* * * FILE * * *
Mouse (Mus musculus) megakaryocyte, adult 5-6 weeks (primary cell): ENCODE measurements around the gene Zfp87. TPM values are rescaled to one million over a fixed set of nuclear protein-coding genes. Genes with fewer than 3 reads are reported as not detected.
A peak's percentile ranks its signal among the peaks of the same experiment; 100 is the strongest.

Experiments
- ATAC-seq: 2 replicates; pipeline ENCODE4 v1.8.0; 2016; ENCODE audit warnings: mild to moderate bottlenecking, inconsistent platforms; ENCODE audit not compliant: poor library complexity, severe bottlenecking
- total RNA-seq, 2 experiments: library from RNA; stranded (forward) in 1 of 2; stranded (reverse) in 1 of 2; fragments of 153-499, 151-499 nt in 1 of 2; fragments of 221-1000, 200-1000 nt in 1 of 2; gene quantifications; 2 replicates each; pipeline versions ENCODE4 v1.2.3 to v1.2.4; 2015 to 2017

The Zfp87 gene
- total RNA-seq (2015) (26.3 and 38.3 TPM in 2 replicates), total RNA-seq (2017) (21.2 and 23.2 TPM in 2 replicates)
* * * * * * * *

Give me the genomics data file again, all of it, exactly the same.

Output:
Mouse (Mus musculus) megakaryocyte, adult 5-6 weeks (primary cell): ENCODE measurements around the gene Zfp87. TPM values are rescaled to one million over a fixed set of nuclear protein-coding genes. Genes with fewer than 3 reads are reported as not detected.
A peak's percentile ranks its signal among the peaks of the same experiment; 100 is the strongest.

Experiments
- ATAC-seq: 2 replicates; pipeline ENCODE4 v1.8.0; 2016; ENCODE audit warnings: mild to moderate bottlenecking, inconsistent platforms; ENCODE audit not compliant: poor library complexity, severe bottlenecking
- total RNA-seq, 2 experiments: library from RNA; stranded (forward) in 1 of 2; stranded (reverse) in 1 of 2; fragments of 153-499, 151-499 nt in 1 of 2; fragments of 221-1000, 200-1000 nt in 1 of 2; gene quantifications; 2 replicates each; pipeline versions ENCODE4 v1.2.3 to v1.2.4; 2015 to 2017

The Zfp87 gene
- total RNA-seq (2015) (26.3 and 38.3 TPM in 2 replicates), total RNA-seq (2017) (21.2 and 23.2 TPM in 2 replicates)